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Re: [Making Up Names _versus_ Emending Names]

Ken Kinman (kinman@usa.net) wrote:

<I'm sure a large majority on this list hate ranks,>

  I wouldn't say "hate." The majority I'm aware have logical
reasons to discard the use of ranks: mine is that they are not
only supremely objective but that they force a
non-descendant--based organization to animals, in spite of their
descent, rather than to clarify it, and that they arose from a
typological perspective that is defunct and based on -- well,
this is not the list to discuss it -- the disbleif of evolution,
even though the persons involved may consider evolution a valid
or actual paradigm in nature.

<and therefore would have absolutely no interest in standardized
endings for such ranks.>

  In this case, my opinion is one of an issue of priority: these
taxa have names, there is little reason but for a computer
search program to emend names. If you want to have biologists
use standardized endings, have them do this to new groups they
want to name, not to change old ones.

<I believe that Lepidopterida will be much more acceptable than
typified new names like Papionida or Papioniformes (I've seen
both used).>

  -optera has been the standardized new ending for the original
inception of most insect groups, not a revised ending to be
applied. If one were to group beetles and ants into one group,
that ending would be an -optera, classified as an order, even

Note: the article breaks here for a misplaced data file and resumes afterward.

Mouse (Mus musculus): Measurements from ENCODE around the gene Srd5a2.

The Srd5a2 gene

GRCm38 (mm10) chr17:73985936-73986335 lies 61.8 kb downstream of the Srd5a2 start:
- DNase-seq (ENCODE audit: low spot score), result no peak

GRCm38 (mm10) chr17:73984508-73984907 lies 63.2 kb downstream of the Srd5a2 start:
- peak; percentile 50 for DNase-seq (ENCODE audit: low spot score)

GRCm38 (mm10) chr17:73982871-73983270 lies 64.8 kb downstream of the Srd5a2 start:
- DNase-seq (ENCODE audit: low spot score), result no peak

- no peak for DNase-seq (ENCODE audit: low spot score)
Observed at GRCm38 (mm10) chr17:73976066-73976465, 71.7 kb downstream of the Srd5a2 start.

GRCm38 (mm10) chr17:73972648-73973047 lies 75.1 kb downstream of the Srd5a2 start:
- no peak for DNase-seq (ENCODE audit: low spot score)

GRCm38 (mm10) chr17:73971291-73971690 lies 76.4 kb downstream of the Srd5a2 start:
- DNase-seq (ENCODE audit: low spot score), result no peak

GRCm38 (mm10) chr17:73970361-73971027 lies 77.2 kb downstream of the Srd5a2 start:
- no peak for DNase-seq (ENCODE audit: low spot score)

though each included taxon is also an order. Oh, it's equivalent
to another order, though they are not orders anymore. Where'd
they go?

<Likewise Primatiformes is preferable to a typified new name
like Hominiformes or whatever.>

  There was already a Primatiformes and a Primatomorpha.
Hominoidea, for man and his immediate ancestors including the
apes, needs no -iformes. This would suggest that, within Order
Primates, there is also an Order Hominiformes.

<Standardization is not an integral part of the system, but I
couldn't resist the opportunity to show that standardization
(without mandated typification) was a viable option.>

  let me make something clear, Ken, so that we are not at
loggerheads on the issue: I have no problem with
standardization. What I have a problem with is _retrograde_
standardization, as I feel this abbrogates priority and confuses
the research and use of names that Gilmore, Huene, Seeley, Kuhn,
etc. establish for reptiles in the last millenium and decades
before. There is establish literature that, in order to
standardize in _retrograde_ fashion, would be to neglect their
acheivements. This is why taxa carry the author's name. They did
not emend the name, so that while replacement names like
Rahonavis is used, the name is sealed to the original author. I
do understand that for most classic names the authors are no
longer around to rename them, should they be consulted and
agree, but this is not to step over their graves to alter their
names. The new name is to be credited to the new author, in this
sense, so that genus *Rahona* Forster et al., 1998a, is replaced
by *Rahonavis* Forster et al., 1998b, while the species retains
its 1998a date, and therefore authorship.

Jaime A. Headden

  Where the Wind Comes Sweeping Down the Pampas!!!!

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